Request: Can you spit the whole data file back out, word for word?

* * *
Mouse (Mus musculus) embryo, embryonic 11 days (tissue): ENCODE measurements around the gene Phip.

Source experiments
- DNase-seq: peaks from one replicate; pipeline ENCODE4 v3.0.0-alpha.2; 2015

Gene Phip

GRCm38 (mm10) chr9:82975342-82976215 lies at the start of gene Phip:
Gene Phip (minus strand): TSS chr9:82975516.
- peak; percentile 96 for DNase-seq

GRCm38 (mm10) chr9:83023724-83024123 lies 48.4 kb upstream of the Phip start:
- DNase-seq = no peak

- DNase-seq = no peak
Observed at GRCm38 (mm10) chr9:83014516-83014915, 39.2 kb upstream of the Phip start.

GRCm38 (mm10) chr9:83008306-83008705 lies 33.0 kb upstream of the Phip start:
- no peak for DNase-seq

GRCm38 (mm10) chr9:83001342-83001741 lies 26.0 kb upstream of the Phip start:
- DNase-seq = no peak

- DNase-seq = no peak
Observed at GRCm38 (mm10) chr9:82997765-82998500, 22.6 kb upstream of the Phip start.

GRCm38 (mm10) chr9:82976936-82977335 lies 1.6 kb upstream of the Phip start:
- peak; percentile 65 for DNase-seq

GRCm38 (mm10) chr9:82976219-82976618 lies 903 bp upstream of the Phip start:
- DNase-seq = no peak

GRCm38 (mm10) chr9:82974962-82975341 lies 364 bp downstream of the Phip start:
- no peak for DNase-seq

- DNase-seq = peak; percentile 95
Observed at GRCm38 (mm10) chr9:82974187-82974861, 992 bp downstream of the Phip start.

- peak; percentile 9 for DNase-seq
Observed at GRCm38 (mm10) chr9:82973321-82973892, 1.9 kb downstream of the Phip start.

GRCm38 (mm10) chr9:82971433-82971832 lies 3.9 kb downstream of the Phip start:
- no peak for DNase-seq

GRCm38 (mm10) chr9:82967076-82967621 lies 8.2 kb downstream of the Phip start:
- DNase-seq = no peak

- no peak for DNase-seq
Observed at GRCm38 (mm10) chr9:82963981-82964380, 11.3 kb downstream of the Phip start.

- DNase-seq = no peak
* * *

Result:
Mouse (Mus musculus) embryo, embryonic 11 days (tissue): ENCODE measurements around the gene Phip.

Source experiments
- DNase-seq: peaks from one replicate; pipeline ENCODE4 v3.0.0-alpha.2; 2015

Gene Phip

GRCm38 (mm10) chr9:82975342-82976215 lies at the start of gene Phip:
Gene Phip (minus strand): TSS chr9:82975516.
- peak; percentile 96 for DNase-seq

GRCm38 (mm10) chr9:83023724-83024123 lies 48.4 kb upstream of the Phip start:
- DNase-seq = no peak

- DNase-seq = no peak
Observed at GRCm38 (mm10) chr9:83014516-83014915, 39.2 kb upstream of the Phip start.

GRCm38 (mm10) chr9:83008306-83008705 lies 33.0 kb upstream of the Phip start:
- no peak for DNase-seq

GRCm38 (mm10) chr9:83001342-83001741 lies 26.0 kb upstream of the Phip start:
- DNase-seq = no peak

- DNase-seq = no peak
Observed at GRCm38 (mm10) chr9:82997765-82998500, 22.6 kb upstream of the Phip start.

GRCm38 (mm10) chr9:82976936-82977335 lies 1.6 kb upstream of the Phip start:
- peak; percentile 65 for DNase-seq

GRCm38 (mm10) chr9:82976219-82976618 lies 903 bp upstream of the Phip start:
- DNase-seq = no peak

GRCm38 (mm10) chr9:82974962-82975341 lies 364 bp downstream of the Phip start:
- no peak for DNase-seq

- DNase-seq = peak; percentile 95
Observed at GRCm38 (mm10) chr9:82974187-82974861, 992 bp downstream of the Phip start.

- peak; percentile 9 for DNase-seq
Observed at GRCm38 (mm10) chr9:82973321-82973892, 1.9 kb downstream of the Phip start.

GRCm38 (mm10) chr9:82971433-82971832 lies 3.9 kb downstream of the Phip start:
- no peak for DNase-seq

GRCm38 (mm10) chr9:82967076-82967621 lies 8.2 kb downstream of the Phip start:
- DNase-seq = no peak

- no peak for DNase-seq
Observed at GRCm38 (mm10) chr9:82963981-82964380, 11.3 kb downstream of the Phip start.

- DNase-seq = no peak